- Finding An Acceptable Compromise
Negotiation skills help you to resolve
situations where what you want conflicts
with someone else’s interests. As
we discussed with in the assertiveness skills
section, there are wrong ways of handling
these situations: With an aggressive approach,
you could seek to overpower the other person
to give what you want. This is clearly damaging
to subsequent teamwork. With a passive approach,
you could simply give in to the other person’s
wishes. This is clearly not good for you.
The aim of negotiation is to explore the
situation, and to find a solution that is
acceptable to both people.
Different Styles for Different
There are different styles of negotiation,
depending on circumstances. Where you do
not expect to deal with people ever again,
and you do not need their goodwill, it may
be appropriate to play hardball. Here you
may seek to win a negotiation, while the
other person losing out. Many people go
through this when they buy or sell a house,
which is why house buying can be such a
confrontational and unpleasant experience.
Similarly, where there is a great deal
at stake in a negotiation (for example,
in large sales negotiations), then it may
be appropriate to prepare in detail, and
use gamesmanship to gain advantage.
These approaches are usually wrong for
resolving disputes within a team. If one
person plays hardball, then this puts the
other person at a disadvantage. Similarly,
using tricks and manipulation during a negotiation
can severely undermine trust, damaging subsequent
teamwork. While a manipulative person may
not get caught if negotiation is infrequent,
this is not the case when people work together
on a day-by-day basis. Honesty and openness
are the best policies in team-based negotiation.
Preparing for a successful
Depending on the scale of the disagreement,
a level of preparation may be appropriate
for conducting a successful negotiation.
For small disagreements, excessive preparation
can be counter-productive because it takes
time that is better focused on reaching
team goals. It can also be seen as manipulative
because just as it strengthens your position,
it weakens the other person’s.
If a major disagreement needs to be resolved,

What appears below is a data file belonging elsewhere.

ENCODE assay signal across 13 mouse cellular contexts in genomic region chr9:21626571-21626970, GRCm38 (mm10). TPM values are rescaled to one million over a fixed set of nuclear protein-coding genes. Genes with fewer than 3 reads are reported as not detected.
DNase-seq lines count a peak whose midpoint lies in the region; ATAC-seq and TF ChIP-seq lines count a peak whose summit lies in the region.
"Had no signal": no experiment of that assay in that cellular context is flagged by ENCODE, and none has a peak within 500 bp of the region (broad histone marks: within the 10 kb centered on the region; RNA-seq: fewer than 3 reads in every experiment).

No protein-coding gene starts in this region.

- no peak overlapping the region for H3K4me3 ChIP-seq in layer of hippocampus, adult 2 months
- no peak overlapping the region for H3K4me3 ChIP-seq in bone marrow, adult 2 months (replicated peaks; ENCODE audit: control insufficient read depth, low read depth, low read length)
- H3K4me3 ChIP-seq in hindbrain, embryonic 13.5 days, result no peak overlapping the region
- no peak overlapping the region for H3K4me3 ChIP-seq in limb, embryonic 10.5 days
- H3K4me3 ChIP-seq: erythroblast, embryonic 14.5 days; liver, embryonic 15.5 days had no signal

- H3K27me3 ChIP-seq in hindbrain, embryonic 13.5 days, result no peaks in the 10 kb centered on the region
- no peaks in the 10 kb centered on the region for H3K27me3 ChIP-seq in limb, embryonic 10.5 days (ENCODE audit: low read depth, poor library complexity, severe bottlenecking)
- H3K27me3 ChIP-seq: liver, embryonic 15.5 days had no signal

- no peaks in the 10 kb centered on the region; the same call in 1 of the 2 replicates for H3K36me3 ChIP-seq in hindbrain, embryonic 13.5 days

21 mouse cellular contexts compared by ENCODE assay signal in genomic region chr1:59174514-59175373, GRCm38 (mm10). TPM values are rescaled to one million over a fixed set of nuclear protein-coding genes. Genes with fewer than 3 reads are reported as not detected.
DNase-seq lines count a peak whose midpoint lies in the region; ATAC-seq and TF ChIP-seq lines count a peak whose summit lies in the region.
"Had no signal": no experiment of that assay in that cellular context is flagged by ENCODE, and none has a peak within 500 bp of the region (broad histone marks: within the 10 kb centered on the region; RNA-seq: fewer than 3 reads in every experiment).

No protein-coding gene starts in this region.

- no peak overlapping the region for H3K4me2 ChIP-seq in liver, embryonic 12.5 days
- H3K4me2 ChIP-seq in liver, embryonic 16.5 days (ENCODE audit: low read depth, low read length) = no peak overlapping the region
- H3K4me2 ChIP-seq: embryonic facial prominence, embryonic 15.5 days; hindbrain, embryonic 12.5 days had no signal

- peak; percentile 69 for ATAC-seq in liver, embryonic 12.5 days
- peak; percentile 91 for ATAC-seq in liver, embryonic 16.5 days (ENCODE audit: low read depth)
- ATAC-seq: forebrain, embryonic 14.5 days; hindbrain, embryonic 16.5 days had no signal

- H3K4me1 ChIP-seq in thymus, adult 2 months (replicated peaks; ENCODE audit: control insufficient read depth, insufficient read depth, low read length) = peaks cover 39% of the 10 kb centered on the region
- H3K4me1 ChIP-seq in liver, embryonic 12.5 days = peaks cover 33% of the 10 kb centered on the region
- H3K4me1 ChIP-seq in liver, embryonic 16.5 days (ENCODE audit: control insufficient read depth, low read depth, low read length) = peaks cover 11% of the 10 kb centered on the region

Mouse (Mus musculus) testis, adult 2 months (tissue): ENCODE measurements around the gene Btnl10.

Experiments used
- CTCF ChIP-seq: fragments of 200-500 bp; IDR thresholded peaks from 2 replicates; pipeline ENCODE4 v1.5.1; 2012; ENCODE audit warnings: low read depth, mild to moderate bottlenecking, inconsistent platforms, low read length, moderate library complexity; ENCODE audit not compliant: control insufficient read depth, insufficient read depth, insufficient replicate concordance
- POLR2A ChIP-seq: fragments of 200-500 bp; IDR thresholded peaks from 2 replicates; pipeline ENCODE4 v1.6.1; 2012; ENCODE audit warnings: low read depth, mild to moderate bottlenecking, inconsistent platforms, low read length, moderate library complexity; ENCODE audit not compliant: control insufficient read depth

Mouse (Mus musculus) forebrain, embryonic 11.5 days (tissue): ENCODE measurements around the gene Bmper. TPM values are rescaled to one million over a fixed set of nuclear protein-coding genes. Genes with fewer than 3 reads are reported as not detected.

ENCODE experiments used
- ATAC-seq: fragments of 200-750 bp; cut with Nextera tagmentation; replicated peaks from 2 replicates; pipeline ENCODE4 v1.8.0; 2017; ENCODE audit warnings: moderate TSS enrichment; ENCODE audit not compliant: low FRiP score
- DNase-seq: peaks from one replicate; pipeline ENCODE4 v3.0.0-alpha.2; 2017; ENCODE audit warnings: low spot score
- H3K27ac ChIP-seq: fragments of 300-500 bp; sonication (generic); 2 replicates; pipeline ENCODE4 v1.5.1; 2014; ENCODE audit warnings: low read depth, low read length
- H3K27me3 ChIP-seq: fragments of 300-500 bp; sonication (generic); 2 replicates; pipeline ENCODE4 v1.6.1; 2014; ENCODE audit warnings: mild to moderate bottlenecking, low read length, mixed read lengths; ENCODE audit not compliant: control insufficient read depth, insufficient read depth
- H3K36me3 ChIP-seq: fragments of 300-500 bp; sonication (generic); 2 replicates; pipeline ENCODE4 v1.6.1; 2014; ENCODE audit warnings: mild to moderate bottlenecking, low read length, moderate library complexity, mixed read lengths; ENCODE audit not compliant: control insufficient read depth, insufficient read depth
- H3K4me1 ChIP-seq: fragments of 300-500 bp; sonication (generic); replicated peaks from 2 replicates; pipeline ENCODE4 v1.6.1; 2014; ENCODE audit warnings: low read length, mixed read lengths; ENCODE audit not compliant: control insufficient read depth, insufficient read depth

preparing thoroughly is warranted, and worthwhile.
Think through the following points before
you start negotiating:
- Goals: What do you
want to get out of the negotiation? What
do you expect the other person to want?
- Trading: What do you
and the other person have that you can
trade? What do you and the other person
have that the other might want? What might
you each be prepared to give away?
- Alternatives: If you
don’t reach agreement with him or
her, what alternatives do you have? Are
these good or bad alternatives? How much
does it matter if you do not reach agreement?
Does failure to reach an agreement cut
you out of future opportunities? What
alternatives might the other person have?
- The relationship:
What is the history of the relationship?
Could or should this history impact the
negotiation? Will there be any hidden
issues that may influence the negotiation?
How will you handle these?
- Expected outcomes:
What outcome will people be expecting
from this negotiation? What has the outcome
been in the past, and what precedents
have been set?
- The consequences:
What are the consequences for you of winning
or losing this negotiation? What are the
consequences for the other person?
- Power: Who has what
power in the relationship? Who controls
resources? Who stands to lose the most
if agreement isn’t reached? What
power does the other person have to deliver
what you hope for?
- Possible solutions: Based
on all of the considerations, what possible
compromises might there be?
Style is critical…
The best approach for negotiation within
a team is to adopt a win-win approach, i.e.
one in which both parties feel positive
about the situation when the negotiation
is concluded. This helps to maintain a positive
working relationship afterwards.
This governs the style of the negotiation.
Histrionics and displays of emotion are
clearly inappropriate because they undermine
the rational basis of the negotiation and
bring a manipulative aspect to it.
Despite this, emotion can be an important
subject of discussion. For a team to function
effectively, the emotional needs of team
members must be fairly met. If emotion is
not discussed where needed, the agreement
reached can be unsatisfactory and temporary.
Be as detached as possible when discussing
your own emotions. Perhaps it would be best
to discuss your emotions as if they belonged
to someone else.
The negotiation itself is a careful exploration
of your position and the other person’s
position, with the goal of finding a mutually
acceptable compromise that gives you both
as much of what you want as possible. Note
that the other person may quite often have
very different goals from the ones you expect!
In an ideal situation, you will find that
the other person wants what you are prepared
to give, and that you are prepared to give
what the other person wants.
If this is not the case, and one person
must give way, then it is fair for this
person to try to negotiate some form of
compensation for doing so. The scale of
this compensation will often depend on the
many of the factors we discussed above.
Ultimately, both sides should feel comfortable
with the final solution if the agreement
is to truly be considered a win-win agreement.
The next technique, the formal setting
of team rules, comes into play where
both assertiveness and negotiation have
failed to build good working relationships...